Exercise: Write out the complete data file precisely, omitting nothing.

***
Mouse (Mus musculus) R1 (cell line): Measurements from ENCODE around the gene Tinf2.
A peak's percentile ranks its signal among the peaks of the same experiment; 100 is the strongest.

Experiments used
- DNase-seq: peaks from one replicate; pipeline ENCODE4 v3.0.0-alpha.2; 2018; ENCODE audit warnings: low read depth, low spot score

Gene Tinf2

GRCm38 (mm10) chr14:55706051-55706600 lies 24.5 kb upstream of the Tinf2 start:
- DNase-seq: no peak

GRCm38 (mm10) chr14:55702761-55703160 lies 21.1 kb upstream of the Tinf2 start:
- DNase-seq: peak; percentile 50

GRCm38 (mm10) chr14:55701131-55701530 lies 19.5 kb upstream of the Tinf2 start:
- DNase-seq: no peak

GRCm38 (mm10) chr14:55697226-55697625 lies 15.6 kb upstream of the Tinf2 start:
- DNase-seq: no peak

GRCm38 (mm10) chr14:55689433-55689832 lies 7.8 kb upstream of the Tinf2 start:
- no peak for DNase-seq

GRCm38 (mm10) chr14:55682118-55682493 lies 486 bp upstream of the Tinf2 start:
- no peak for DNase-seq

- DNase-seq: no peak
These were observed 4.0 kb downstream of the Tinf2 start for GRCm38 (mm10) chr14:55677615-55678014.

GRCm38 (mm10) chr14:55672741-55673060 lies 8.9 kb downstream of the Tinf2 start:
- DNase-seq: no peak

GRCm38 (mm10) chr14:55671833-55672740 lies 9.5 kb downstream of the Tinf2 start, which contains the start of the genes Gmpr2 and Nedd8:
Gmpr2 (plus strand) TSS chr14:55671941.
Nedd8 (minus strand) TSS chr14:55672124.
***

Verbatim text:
Mouse (Mus musculus) R1 (cell line): Measurements from ENCODE around the gene Tinf2.
A peak's percentile ranks its signal among the peaks of the same experiment; 100 is the strongest.

Experiments used
- DNase-seq: peaks from one replicate; pipeline ENCODE4 v3.0.0-alpha.2; 2018; ENCODE audit warnings: low read depth, low spot score

Gene Tinf2

GRCm38 (mm10) chr14:55706051-55706600 lies 24.5 kb upstream of the Tinf2 start:
- DNase-seq: no peak

GRCm38 (mm10) chr14:55702761-55703160 lies 21.1 kb upstream of the Tinf2 start:
- DNase-seq: peak; percentile 50

GRCm38 (mm10) chr14:55701131-55701530 lies 19.5 kb upstream of the Tinf2 start:
- DNase-seq: no peak

GRCm38 (mm10) chr14:55697226-55697625 lies 15.6 kb upstream of the Tinf2 start:
- DNase-seq: no peak

GRCm38 (mm10) chr14:55689433-55689832 lies 7.8 kb upstream of the Tinf2 start:
- no peak for DNase-seq

GRCm38 (mm10) chr14:55682118-55682493 lies 486 bp upstream of the Tinf2 start:
- no peak for DNase-seq

- DNase-seq: no peak
These were observed 4.0 kb downstream of the Tinf2 start for GRCm38 (mm10) chr14:55677615-55678014.

GRCm38 (mm10) chr14:55672741-55673060 lies 8.9 kb downstream of the Tinf2 start:
- DNase-seq: no peak

GRCm38 (mm10) chr14:55671833-55672740 lies 9.5 kb downstream of the Tinf2 start, which contains the start of the genes Gmpr2 and Nedd8:
Gmpr2 (plus strand) TSS chr14:55671941.
Nedd8 (minus strand) TSS chr14:55672124.